Kokomo — Eric McMillin was “No. 1,” the exalted ruler of the line.
He and friend Allexander Barrick were the first people in line at the Kokomo Best Buy for its Black Friday sales.
With about two hours to go before doors opened at midnight, the two men had already logged 24 hours worth of camping on the concrete sidewalk.
They and the group surrounding them spent Thanksgiving enduring chilly temperatures and the aches of standing for long periods of time or sitting on the hard ground so they would have for-sure shots at getting 42-inch flat screen LCD TVs for $199.
The first 15 or so people in line, most of whom had been waiting for at least a few hours, had formed their own society.
Everyone around them had concealed their names, only referring to one another by the order of their arrivals.
If someone tried to cut, they policed the person away.
Almost everyone was wearing multiple layers of clothing so they could keep warm.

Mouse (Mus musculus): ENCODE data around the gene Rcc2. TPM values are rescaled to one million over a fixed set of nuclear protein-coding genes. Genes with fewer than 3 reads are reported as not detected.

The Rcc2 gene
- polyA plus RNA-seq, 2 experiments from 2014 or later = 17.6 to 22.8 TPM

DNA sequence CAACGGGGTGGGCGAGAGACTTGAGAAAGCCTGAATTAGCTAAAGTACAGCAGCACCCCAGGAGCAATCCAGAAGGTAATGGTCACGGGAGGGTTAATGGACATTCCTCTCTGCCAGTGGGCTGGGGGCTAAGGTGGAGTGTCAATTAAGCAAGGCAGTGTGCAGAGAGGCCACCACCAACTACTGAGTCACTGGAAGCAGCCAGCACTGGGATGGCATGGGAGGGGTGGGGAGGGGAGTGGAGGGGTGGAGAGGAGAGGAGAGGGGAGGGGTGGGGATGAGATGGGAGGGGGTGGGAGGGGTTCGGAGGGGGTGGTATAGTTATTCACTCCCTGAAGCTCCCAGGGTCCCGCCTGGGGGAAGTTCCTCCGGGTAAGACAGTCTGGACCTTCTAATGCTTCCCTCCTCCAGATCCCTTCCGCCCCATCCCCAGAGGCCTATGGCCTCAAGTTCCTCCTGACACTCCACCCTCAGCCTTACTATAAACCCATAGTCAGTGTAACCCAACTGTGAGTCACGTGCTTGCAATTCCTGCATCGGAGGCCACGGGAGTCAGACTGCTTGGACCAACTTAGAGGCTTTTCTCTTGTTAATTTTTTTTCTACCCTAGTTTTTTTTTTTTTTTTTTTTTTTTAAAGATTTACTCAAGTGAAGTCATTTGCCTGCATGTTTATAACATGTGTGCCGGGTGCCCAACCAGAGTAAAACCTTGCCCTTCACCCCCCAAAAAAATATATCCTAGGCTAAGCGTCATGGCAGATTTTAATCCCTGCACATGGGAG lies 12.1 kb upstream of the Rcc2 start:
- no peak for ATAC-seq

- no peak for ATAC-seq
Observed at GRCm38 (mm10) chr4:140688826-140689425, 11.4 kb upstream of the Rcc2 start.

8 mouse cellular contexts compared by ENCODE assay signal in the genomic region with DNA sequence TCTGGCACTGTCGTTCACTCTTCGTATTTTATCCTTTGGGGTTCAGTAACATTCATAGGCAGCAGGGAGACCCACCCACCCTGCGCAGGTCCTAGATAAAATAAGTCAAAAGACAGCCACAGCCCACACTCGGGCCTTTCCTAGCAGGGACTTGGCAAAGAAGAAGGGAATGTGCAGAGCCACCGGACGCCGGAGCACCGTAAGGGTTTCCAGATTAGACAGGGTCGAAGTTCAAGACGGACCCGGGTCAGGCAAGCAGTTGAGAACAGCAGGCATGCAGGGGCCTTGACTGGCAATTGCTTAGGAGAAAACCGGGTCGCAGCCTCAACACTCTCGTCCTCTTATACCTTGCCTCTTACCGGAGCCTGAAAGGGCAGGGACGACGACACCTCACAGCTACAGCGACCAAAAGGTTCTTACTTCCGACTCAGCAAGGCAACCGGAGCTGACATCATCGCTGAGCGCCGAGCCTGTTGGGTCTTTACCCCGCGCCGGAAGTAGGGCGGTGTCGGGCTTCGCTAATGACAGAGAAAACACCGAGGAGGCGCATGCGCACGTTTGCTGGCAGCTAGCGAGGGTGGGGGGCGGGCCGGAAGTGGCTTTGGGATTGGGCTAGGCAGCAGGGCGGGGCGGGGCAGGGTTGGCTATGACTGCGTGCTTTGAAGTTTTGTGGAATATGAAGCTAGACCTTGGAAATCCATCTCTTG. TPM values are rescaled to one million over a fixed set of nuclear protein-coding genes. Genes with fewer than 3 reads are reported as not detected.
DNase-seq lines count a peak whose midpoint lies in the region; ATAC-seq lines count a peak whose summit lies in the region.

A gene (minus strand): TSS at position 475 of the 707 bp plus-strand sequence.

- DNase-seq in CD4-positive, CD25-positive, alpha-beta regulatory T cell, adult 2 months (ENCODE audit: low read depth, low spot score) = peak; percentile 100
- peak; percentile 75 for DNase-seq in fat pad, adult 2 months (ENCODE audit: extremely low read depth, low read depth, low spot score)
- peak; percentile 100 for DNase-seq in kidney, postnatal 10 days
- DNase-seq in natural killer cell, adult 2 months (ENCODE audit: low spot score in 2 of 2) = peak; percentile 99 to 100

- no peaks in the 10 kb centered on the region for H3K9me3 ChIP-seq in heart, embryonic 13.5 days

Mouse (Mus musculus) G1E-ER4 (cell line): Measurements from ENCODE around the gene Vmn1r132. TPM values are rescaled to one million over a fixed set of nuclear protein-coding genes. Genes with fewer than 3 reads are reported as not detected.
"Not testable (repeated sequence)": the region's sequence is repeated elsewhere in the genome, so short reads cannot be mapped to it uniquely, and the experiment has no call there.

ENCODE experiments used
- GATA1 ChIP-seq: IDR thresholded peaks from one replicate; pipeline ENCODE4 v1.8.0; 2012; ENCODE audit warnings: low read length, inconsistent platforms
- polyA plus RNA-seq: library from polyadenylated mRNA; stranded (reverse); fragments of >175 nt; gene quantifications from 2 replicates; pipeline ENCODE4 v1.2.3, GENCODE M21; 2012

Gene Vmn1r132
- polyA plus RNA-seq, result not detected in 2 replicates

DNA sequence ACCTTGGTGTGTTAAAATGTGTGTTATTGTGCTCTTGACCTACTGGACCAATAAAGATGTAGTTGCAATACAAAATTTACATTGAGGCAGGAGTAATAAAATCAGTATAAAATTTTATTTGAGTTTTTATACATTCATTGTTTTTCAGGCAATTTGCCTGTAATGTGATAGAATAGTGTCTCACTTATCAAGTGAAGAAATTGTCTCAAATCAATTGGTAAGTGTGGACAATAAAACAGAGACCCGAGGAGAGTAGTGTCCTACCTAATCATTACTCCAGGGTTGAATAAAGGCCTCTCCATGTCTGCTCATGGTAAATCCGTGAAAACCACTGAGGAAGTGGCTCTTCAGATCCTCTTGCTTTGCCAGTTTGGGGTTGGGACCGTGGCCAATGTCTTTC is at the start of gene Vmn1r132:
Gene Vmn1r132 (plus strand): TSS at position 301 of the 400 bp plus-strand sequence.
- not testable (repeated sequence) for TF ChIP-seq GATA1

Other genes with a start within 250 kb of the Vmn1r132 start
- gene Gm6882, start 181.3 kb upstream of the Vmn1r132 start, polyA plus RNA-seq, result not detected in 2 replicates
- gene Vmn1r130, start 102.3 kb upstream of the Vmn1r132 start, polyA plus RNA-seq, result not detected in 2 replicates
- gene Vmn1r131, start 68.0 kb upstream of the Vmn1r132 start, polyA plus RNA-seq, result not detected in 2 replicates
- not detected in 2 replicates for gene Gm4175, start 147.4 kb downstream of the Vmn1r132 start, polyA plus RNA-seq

“I’ve got on a shirt, a long-sleeve shirt, another shirt and a jacket,” Tommy Persinger, “No. 2,” said as he pointed at each layer of clothing he had on.
Further south on U.S. 31, Susan Watson and daughter Cheyenne Maxey rubbed their arms to keep warm as they waited out front of Kohl’s Department Store. It was the second stop for the night after a trip to Walmart, which was the first major retailer to begin Black Friday sales with a 10 p.m. Thursday start time for toy sales.
Watson and Maxey were waiting to buy Barbies and a jewelry box for Watson’s 6- and 11-year-old daughters. The purchases were ones that Watson, who supports a family of six on a fixed income, said she could not afford without the Black Friday deals.
The earlier starting times for the sales, which have received criticism because employees had to work on Thanksgiving, among other reasons, were a plus Watson said.
“Not many people want to get up at 2 o’clock to go stand in the cold,” she said.
For more of this story, read Saturday’s issue of the Kokomo Tribune.